Wembley Stadium
Wembley Stadium, the iconic venue in London, is set to host the final and potentially both semi-finals, underlining its stature as a footballing coliseum. Matthew Childs/Pool via Reuters

The United Kingdom and Ireland have secured the prestigious opportunity to host Euro 2028, one of Europe's premier international men's football tournaments. This historic announcement came after Turkey withdrew from the competition to focus on a joint bid with Italy for Euro 2032, which was also approved.

The UK and Ireland's successful bid is expected to bring significant economic benefits to the five participating nations: England, Wales, Scotland, Northern Ireland and the Republic of Ireland. Bid leaders estimate that the 2028 tournament will generate approximately £2.6 billion in economic benefit.

One of the most significant aspects of the announcement is the selection of host stadiums for Euro 2028. While Wembley Stadium in London will host the final and potentially both semi-finals, other iconic stadiums, such as Anfield and Old Trafford, home to Liverpool and Manchester United respectively, were not included in the final list. Instead, the tournament will be spread across ten stadiums in the UK and Ireland. These stadiums are:

1. Wembley Stadium, London

2. Tottenham Hotspur Stadium, London

3. The Etihad Stadium, Manchester

4. St James' Park, Newcastle

5. Villa Park, Birmingham

6. Everton's new home at Bramley-Moore Dock, Liverpool

7. Casement Park, Belfast

8. Aviva Stadium, Dublin

9. Hampden Park, Glasgow

10. Principality Stadium, Cardiff

This diverse selection of stadiums across the five nations will undoubtedly contribute to the unique character of Euro 2028.

One notable provision is that should any of the five host nations fail to qualify for the tournament on merit, the Union of European Football Associations (UEFA) has reserved two safety-net berths for these host nations. If more than two of the nations do not qualify, the two with the best record will be given the spots, ensuring that at least some of the host nations participate in the tournament.

However, England has expressed its intention to go through the qualification process, emphasising the Football Association's commitment to keeping the team competitive in the lead-up to the finals.

Even if Turkey had remained in the competition, the UK-Ireland bid would have been the overwhelming favourite to host Euro 2028. UEFA sources had stressed the importance of hosting a European Championship in a major market, following Germany's hosting of Euro 2024, as a means to boost finances after the economic challenges posed by the COVID-19 pandemic.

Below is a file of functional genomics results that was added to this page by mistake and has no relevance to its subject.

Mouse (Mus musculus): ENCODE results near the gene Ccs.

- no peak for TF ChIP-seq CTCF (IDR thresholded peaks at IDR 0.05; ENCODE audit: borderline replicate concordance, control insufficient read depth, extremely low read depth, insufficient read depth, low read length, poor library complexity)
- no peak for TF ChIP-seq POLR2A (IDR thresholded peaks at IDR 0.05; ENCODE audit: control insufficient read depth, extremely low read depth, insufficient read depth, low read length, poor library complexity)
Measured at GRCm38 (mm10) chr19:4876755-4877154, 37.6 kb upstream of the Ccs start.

Despite the excitement surrounding this announcement, several challenges remain on the path to Euro 2028. One of the major concerns is the redevelopment of Casement Park, a 34,000-seater stadium in Belfast.

As of now, an agreement on who will fund this redevelopment has yet to be reached. Legal challenges have complicated the plans and the lack of a functioning executive at Stormont, Northern Ireland's seat of power, adds to the complexity of the situation.

Furthermore, the estimated cost for the Casement Park redevelopment has exceeded the initial projection, with the budget now standing at over £100 million, compared to the original estimate of £77.5 million.

With the decision to host Euro 2028, England is set to be involved in running a European Championship for the third time. They previously hosted Euro 96 as the sole host and were one of 11 countries involved in staging the continent-wide Euro 2020.

The UK-Ireland bid organisers have warmly welcomed the outcome and extended their congratulations to Italy and Turkey for their successful 2032 bid.

In a joint statement, the five football associations of the UK and Ireland expressed their delight at the decision: "Across the UK and Ireland, celebrations are underway as players, fans and local communities can look forward to an outstanding festival of summer football at UEFA Euro in 2028."

Prime Minister Rishi Sunak also expressed his enthusiasm for the event, stating that Euro 2028 would inspire a "whole new generation". Mark Drakeford, the first minister of Wales, emphasised that the tournament would deliver an "unforgettable and spectacular" experience, while Scottish First Minister Humza Yousaf echoed these sentiments, looking forward to a "welcoming, exciting and safe Euro 2028".

Culture Secretary Lucy Frazer expressed her thrill at the prospect of hosting the "biggest sporting event ever jointly hosted in the UK and Ireland".

She assured that the tournament would put fans at its heart and warmly welcome supporters from across Europe to the islands' shores, creating memories that would last a lifetime.